Killigans' steady work continues with latest album
Story and photos by Nicole Konen, NewsNetNebraska
“They’s a rowdy bunch of buggers from the start” goes a song from the Killigans’ self-titled first album from 2005. That’s what I found when I traveled to Fuse Recording off of West O Street in Lincoln, Nebraska. Five of the six members of the band were already performing sound checks for their fifth album set to be released this fall.
Their previous albums have been labelled paddy punk, Irish punk and folk punk. In a 2007 Lincoln Journal Star article, the Killigans’ bassist, Trevor Nebesniak, said they prefer the genre “blue collar” music. Whatever people call it, the band has retained its sound of simple chords, history-inspired lyrics and an overlay of traditional Irish instruments such as mandolins, accordions and bagpipes. The Killigans have maintained their music through marriages, children, fallouts with previous band members, and now the making of their newest album.
The Killigans were formed from an amalgam of previous bands. Brothers Chris and Pat Nebesniak, along with Brad Hoffman, were in the band Settle For Less before they decided to go in a new direction by forming the Killigans in 2004. Later, Greg Butcher, fresh from law school, was tacked on as a guitarist and backup vocalist. Ben Swift was originally added on as a temporary drummer but has remained with the band. Trevor, the oldest of the Nebesniak brothers, was added because he could play bass and as the band jokes, “because he had a van.”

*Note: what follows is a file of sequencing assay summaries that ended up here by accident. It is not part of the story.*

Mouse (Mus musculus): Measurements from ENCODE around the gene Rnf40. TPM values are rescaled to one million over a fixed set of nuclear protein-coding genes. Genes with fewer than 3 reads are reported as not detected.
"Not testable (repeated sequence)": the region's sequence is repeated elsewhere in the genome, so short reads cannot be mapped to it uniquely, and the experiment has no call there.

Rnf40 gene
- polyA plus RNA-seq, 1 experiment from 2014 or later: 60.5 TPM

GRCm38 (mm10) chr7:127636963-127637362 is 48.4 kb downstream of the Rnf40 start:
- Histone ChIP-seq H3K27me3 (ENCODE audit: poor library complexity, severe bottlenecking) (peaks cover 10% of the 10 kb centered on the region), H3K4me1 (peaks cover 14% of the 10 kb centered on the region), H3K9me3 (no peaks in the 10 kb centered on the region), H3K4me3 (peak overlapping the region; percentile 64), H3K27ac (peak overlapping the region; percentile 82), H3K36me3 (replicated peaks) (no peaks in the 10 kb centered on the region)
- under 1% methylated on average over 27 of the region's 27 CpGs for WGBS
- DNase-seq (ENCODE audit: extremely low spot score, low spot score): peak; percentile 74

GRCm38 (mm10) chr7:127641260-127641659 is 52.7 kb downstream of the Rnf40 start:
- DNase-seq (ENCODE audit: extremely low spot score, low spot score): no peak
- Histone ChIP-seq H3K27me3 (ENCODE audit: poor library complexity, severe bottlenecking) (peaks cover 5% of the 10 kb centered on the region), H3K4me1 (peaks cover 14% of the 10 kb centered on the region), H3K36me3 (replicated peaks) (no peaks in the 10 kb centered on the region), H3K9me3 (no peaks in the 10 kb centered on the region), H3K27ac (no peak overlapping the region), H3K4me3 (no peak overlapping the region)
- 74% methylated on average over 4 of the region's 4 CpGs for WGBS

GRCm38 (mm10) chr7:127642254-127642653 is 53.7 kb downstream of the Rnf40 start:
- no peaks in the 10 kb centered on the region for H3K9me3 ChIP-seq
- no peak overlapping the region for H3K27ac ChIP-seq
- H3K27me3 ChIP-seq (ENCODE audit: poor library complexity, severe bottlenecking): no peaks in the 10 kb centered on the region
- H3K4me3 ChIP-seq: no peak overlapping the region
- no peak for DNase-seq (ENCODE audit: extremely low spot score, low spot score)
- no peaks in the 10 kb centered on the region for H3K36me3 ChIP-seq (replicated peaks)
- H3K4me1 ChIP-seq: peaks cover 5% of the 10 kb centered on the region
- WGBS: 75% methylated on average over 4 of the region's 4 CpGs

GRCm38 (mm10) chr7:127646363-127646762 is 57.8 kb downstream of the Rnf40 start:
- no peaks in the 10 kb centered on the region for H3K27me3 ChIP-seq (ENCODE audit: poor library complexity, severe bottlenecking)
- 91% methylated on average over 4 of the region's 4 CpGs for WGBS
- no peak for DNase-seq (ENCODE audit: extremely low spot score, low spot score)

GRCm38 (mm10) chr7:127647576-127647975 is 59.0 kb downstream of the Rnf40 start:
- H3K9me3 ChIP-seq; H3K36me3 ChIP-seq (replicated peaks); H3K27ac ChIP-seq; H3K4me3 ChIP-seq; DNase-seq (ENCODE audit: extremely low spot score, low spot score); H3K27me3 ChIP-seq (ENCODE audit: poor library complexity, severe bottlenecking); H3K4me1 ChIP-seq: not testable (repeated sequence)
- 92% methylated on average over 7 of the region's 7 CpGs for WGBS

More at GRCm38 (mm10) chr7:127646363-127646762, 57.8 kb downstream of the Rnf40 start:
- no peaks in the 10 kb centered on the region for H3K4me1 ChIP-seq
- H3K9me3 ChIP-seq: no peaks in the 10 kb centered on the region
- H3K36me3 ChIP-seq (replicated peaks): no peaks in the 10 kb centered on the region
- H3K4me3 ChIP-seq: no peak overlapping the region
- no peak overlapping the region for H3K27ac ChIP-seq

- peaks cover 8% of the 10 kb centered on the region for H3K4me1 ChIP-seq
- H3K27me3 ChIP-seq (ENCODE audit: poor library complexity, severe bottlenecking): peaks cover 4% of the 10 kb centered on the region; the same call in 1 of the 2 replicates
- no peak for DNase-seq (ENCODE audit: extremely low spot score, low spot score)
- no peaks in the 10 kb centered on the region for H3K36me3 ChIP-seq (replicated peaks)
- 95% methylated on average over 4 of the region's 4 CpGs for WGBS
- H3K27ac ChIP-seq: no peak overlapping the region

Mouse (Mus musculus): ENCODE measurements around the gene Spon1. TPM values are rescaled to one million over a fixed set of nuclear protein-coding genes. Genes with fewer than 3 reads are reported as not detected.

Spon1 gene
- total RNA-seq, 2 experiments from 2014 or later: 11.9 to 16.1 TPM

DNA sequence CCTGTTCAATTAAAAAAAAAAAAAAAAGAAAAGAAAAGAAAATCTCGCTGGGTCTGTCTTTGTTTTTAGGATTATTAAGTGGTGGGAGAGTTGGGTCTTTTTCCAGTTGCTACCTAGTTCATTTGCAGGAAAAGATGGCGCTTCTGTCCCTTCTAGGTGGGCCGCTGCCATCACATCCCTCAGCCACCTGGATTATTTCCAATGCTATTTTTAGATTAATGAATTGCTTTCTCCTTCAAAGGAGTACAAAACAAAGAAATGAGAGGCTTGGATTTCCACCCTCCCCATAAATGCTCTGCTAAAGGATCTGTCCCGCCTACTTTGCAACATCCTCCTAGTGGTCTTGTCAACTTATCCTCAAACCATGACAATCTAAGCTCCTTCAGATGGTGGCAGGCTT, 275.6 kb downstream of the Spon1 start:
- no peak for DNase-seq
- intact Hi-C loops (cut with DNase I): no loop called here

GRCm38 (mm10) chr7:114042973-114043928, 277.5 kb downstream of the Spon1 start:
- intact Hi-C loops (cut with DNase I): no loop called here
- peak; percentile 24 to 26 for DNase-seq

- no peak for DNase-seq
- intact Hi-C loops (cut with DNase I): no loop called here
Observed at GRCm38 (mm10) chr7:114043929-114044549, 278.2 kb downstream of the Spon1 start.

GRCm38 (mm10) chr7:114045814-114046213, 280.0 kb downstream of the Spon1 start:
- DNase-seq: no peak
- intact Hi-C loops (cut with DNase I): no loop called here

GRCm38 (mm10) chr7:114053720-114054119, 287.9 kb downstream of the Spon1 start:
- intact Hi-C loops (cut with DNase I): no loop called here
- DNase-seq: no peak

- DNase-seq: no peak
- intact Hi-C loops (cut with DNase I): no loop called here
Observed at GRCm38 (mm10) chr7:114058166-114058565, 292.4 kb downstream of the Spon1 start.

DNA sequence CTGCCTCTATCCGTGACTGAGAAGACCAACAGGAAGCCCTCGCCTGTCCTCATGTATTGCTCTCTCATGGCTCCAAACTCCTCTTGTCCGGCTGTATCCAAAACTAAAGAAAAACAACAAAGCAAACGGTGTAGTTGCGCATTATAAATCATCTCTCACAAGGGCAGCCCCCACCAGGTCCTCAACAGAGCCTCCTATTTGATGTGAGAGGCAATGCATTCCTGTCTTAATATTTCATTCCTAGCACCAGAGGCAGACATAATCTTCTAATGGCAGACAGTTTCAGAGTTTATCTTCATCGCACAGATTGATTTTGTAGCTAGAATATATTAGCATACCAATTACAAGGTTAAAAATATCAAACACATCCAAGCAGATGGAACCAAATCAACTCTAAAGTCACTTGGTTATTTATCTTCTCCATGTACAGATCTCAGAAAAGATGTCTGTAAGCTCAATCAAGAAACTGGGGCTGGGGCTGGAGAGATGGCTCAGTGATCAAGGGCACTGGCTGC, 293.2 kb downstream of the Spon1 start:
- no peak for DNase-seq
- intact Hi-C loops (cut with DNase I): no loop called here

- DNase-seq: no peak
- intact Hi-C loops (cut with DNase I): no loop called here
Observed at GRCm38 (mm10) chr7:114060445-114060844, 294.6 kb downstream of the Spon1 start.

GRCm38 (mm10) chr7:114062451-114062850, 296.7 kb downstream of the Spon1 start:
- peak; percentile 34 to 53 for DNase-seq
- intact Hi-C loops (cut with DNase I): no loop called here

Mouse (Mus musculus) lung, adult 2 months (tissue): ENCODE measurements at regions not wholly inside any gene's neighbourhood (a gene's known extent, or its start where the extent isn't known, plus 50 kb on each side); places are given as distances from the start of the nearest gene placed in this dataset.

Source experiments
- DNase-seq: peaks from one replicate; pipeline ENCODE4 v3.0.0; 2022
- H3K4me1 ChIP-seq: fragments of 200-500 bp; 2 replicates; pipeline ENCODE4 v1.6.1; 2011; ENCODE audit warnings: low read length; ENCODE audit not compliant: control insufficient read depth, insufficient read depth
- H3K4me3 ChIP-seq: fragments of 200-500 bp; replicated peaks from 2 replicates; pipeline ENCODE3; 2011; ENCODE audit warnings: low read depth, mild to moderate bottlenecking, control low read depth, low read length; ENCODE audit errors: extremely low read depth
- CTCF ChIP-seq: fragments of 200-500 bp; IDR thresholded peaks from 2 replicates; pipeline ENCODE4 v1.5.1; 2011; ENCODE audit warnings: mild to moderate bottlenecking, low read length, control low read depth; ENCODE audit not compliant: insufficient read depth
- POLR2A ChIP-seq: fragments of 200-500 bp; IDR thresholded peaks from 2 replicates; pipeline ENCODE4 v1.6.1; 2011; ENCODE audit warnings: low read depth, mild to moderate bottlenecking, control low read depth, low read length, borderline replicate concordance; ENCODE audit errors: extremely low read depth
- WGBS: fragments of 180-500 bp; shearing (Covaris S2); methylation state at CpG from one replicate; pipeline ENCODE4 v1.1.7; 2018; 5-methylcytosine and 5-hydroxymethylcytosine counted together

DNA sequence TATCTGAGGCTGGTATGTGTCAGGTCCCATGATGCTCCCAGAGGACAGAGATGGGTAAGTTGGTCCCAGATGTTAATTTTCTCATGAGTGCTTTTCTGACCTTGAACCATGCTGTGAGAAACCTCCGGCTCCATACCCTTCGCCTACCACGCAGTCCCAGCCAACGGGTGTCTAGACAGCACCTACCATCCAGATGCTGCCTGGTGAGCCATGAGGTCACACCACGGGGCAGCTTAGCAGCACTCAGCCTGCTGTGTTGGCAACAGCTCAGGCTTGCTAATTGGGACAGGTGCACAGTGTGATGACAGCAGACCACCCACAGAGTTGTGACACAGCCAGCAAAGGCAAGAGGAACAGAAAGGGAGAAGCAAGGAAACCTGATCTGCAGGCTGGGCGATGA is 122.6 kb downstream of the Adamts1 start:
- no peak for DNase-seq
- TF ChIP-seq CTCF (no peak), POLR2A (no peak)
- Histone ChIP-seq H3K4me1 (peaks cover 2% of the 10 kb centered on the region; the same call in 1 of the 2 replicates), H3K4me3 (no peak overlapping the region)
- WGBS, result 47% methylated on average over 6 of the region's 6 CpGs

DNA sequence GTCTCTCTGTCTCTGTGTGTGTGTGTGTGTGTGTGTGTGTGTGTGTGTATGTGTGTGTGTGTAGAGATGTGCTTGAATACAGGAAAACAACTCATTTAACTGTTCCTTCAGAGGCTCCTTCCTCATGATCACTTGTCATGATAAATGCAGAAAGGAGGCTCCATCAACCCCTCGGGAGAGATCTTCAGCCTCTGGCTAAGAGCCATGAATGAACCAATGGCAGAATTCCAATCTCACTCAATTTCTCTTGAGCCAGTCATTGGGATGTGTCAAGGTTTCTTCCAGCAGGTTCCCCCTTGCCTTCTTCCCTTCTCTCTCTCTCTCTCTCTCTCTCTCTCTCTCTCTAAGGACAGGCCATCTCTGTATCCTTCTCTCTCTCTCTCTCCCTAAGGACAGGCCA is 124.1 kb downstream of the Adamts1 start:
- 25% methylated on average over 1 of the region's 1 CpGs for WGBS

According to Chris Nebesniak, they’ve all settled down somewhat, but it hasn’t all been smooth sailing–they each have wives and careers and between the six members there are 11 kids. “The time you take in the band for practice shows and travel takes time away from family and work,” said Greg.
Time management isn’t the only challenge facing the band. Physical ailments have also taken their toll. Chris said most of the band members are starting to lose their hearing from the loud music they play. Trevor said he has back problems from moving music equipment constantly.
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Set to finish next album with signature drive and character
The Killigans appear to leave their problems at the door when working in the studio. When I arrived I was happily greeted by Greg Butcher and Chris Nebesniak. Beyond lighthearted teasing between the band members, when they played, they conveyed a focus that never led them far off track. For all of the Killigans’ loud music and lyrics about booze swilling, the band members are humble and hesitant to talk about their ambitions. One of the first questions Chris asked me was, “So… why did you want to do a story on us?”
Greg Butcher, 29, taught himself guitar in eighth grade. He’s inspired by punk bands like Rancid and NOFX.
The hallways and rooms of the studio were filled with guitars and drum kits – even the restrooms were stacked with instrument cases – and the band was crammed in a tiny wood-floored control room with a couch, mixing console, microphones and all the band’s instruments. I stood in the door frame trying not to get in anyone’s way. I set the voice recorder down and let them play one of their warm-up tunes.